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Viewing cable 10KABUL694, INTERIOR MINISTER ATMAR DISCUSSES POLICE TRAINING;

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Reference ID Created Released Classification Origin
10KABUL694 2010-02-25 05:05 2011-01-20 19:07 SECRET//NOFORN Embassy Kabul
VZCZCXRO2665
RR RUEHDBU RUEHPW RUEHSL
DE RUEHBUL #0694/01 0560558
ZNY SSSSS ZZH
R 250558Z FEB 10
FM AMEMBASSY KABUL
TO RUEHC/SECSTATE WASHDC 5876
INFO RUCNAFG/AFGHANISTAN COLLECTIVE
RUEHAD/AMEMBASSY ABU DHABI 0008
RUEHAM/AMEMBASSY AMMAN 0295
RUEHAK/AMEMBASSY ANKARA 3135
RHEHAAA/NSC WASHDC
RUEAIIA/CIA WASHINGTON DC
RUEKJCS/JOINT STAFF WASHINGTON DC
RHEFDIA/DIA WASHINGTON DC
S E C R E T SECTION 01 OF 02 KABUL 000694 

NOFORN 
SIPDIS 

E.O. 12958: DECL: 02/25/2020 
TAGS: PGOV PREL MARR MASS AF
SUBJECT: INTERIOR MINISTER ATMAR DISCUSSES POLICE TRAINING; 
INSURGENT REINTEGRATION WITH AMBASSADOR HOLBROOKE 

REF: KABUL 628 

Classified By: AMBASSADOR KARL EIKENBERRY FOR REASONS 1.4 (b & d) 

SUMMARY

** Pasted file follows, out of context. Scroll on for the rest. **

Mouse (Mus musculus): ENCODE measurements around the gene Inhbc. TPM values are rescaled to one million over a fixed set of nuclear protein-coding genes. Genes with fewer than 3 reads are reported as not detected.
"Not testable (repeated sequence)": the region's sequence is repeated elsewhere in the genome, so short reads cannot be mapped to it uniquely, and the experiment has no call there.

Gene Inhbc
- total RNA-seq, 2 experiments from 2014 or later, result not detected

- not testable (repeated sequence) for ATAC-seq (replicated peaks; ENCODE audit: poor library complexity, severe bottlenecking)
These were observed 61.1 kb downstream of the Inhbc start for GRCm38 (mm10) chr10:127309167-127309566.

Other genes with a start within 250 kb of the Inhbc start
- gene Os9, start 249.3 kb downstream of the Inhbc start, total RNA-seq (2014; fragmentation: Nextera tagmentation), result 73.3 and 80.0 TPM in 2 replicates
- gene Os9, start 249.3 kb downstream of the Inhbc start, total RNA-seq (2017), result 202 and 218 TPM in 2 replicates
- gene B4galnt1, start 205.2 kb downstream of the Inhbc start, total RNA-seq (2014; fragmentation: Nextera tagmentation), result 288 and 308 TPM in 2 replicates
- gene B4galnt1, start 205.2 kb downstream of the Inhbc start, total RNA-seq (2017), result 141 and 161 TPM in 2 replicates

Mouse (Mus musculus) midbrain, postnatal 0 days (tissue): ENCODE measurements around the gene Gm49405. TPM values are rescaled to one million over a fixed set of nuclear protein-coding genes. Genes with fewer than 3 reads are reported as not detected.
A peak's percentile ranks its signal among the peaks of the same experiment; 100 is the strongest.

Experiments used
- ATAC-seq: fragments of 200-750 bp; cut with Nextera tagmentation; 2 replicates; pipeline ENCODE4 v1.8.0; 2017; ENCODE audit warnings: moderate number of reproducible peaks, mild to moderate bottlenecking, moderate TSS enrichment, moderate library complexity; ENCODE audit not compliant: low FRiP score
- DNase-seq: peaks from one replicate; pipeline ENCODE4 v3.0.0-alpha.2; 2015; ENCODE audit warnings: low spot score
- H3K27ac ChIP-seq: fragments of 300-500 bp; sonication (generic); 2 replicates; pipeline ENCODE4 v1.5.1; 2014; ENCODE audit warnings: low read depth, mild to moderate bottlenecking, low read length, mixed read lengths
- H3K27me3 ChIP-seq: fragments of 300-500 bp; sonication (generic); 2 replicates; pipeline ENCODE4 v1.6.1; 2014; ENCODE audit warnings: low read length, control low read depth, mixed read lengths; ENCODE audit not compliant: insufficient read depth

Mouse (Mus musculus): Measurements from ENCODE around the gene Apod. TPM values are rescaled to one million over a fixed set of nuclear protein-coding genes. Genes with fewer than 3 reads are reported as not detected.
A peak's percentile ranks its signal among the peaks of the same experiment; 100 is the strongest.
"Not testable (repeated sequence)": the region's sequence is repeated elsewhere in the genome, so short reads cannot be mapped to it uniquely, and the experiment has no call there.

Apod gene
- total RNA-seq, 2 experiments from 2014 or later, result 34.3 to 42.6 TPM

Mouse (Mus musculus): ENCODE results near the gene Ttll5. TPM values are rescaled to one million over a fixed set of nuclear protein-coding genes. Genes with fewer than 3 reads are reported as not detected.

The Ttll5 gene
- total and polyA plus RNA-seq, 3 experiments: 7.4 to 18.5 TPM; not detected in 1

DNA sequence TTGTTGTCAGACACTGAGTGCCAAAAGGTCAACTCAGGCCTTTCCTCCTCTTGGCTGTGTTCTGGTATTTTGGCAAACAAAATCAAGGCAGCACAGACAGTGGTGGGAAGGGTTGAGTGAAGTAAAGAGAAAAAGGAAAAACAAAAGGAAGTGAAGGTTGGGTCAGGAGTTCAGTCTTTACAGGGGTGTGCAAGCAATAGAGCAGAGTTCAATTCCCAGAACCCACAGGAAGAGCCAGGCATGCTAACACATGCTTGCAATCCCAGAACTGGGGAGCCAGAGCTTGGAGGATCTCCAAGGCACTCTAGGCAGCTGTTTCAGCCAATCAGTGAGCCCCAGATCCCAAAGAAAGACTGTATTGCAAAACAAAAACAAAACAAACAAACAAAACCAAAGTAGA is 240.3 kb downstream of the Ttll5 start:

------- 

1. (C/NF) In a February 17 meeting, Interior Minister 
Mohammed Hanif Atmar told Ambassador Holbrooke, Ambassador 
Eikenberry, and General Caldwell that: 

-- he wants to train 2,000-3,000 police officer candidates 
outside of Afghanistan, each year for the next five years. 
Atmar is looking at Jordan, Turkey, and the UAE as possible 
training sites. 

-- while GIRoA cannot take reintegrated insurgents into the 
Army or Police, Atmar's plan for a local defense initiative 
(septel) and public companies for infrastructure and 
agricultural development would meet reintegrees' economic and 
security needs. 

-- Saudi intervention; the finalization of GIRoA's insurgent 
reintegration program; and the success of the Marjah 
operations would all move insurgent reintegration forward. 

-- while Atmar favors 16 weeks of training for police (which 
would enable full literacy training) he believes NATO 
Training Mission Afghanistan (NTM-A)'s plan for a condensed 
six week program as acceptable, providing the number of 
training hours remains the same. END SUMMARY 

INTERNATIONAL TRAINING FOR AFGHAN POLICE 
---------------------------------------- 

2. (C/NF) Noting that police growth is enormously 
constrained by a lack of trainers and training space, 
Minister Atmar wants to send 2,000-3,000 Afghan police 
officer (as distinct from enlisted) trainees to Jordan, 
Turkey, and the UAE for training each year for the next five 
years. Atmar's first choice is the International Police 
Training Center in Jordan, which has room for 1,000 trainees 
per year; facilities in Turkey and the UAE (Sharjah Police 
Academy and an under-utilized UAE military facility 100kms 
from Abu Dhabi) could take another 1,000 trainees each. 
Atmar estimates an annual cost of $3,000 to $4,000 per pupil